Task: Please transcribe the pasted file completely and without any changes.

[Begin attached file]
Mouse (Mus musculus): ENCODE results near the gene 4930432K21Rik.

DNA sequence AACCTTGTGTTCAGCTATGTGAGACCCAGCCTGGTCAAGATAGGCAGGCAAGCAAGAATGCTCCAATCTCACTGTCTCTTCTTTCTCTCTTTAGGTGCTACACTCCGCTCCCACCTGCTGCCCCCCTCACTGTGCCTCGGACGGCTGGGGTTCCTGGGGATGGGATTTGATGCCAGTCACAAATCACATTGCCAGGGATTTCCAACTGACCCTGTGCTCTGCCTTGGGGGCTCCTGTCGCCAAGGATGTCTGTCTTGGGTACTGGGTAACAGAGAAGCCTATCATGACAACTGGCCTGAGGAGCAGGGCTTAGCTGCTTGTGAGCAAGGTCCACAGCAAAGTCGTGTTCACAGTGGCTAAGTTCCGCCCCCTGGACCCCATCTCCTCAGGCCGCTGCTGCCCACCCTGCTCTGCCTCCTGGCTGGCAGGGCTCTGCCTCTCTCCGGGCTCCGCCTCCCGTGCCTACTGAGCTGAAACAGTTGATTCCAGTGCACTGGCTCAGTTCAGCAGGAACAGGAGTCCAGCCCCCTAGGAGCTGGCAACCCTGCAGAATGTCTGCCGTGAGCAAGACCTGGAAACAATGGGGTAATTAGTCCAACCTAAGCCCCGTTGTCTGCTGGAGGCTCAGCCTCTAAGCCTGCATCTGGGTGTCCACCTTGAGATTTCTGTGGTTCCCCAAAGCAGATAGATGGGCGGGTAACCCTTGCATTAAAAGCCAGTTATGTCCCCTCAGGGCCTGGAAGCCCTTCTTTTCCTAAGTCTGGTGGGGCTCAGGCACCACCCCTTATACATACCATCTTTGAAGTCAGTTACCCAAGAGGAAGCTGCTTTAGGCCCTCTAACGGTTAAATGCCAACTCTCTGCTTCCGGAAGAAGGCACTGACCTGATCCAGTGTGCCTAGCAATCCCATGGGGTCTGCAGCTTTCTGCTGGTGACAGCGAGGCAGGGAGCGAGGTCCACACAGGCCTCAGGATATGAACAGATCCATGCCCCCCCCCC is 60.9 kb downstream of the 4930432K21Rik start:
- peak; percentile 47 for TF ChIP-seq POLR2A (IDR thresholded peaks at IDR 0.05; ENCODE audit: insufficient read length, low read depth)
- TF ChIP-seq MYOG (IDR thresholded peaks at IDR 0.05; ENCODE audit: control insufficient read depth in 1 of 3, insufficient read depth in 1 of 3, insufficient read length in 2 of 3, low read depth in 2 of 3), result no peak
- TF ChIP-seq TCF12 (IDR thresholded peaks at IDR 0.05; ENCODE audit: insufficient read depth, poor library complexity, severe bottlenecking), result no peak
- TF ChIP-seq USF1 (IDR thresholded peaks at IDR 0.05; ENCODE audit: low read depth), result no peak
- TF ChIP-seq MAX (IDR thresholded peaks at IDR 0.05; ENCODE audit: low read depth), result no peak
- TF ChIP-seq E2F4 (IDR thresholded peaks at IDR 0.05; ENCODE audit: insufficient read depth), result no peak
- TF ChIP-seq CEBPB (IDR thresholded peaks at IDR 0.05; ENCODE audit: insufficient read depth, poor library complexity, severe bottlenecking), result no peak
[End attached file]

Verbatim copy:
Mouse (Mus musculus): ENCODE results near the gene 4930432K21Rik.

DNA sequence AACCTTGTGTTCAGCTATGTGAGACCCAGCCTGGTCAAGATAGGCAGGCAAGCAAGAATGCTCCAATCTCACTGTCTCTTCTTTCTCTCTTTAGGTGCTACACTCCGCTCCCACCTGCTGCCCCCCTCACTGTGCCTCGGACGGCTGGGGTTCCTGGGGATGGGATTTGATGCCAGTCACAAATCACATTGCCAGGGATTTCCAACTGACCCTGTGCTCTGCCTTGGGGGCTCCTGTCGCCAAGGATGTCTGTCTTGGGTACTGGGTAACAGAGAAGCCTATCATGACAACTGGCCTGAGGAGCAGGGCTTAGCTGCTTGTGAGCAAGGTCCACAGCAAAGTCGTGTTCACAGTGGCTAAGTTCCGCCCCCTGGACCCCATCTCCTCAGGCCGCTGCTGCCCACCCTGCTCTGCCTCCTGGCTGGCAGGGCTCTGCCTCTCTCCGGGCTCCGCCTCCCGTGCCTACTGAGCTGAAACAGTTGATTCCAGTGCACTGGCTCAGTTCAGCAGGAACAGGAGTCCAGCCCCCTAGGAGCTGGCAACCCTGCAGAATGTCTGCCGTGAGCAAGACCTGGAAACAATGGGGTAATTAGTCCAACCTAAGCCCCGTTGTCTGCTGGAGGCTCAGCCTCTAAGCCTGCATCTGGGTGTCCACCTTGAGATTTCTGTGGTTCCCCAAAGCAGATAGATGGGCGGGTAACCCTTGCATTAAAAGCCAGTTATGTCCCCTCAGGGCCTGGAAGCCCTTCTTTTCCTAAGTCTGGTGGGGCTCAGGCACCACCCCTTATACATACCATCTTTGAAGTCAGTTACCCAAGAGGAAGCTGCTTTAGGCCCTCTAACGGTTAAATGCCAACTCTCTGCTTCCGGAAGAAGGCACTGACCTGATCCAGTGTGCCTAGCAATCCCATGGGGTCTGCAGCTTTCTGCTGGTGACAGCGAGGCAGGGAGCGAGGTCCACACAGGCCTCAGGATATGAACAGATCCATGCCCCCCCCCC is 60.9 kb downstream of the 4930432K21Rik start:
- peak; percentile 47 for TF ChIP-seq POLR2A (IDR thresholded peaks at IDR 0.05; ENCODE audit: insufficient read length, low read depth)
- TF ChIP-seq MYOG (IDR thresholded peaks at IDR 0.05; ENCODE audit: control insufficient read depth in 1 of 3, insufficient read depth in 1 of 3, insufficient read length in 2 of 3, low read depth in 2 of 3), result no peak
- TF ChIP-seq TCF12 (IDR thresholded peaks at IDR 0.05; ENCODE audit: insufficient read depth, poor library complexity, severe bottlenecking), result no peak
- TF ChIP-seq USF1 (IDR thresholded peaks at IDR 0.05; ENCODE audit: low read depth), result no peak
- TF ChIP-seq MAX (IDR thresholded peaks at IDR 0.05; ENCODE audit: low read depth), result no peak
- TF ChIP-seq E2F4 (IDR thresholded peaks at IDR 0.05; ENCODE audit: insufficient read depth), result no peak
- TF ChIP-seq CEBPB (IDR thresholded peaks at IDR 0.05; ENCODE audit: insufficient read depth, poor library complexity, severe bottlenecking), result no peak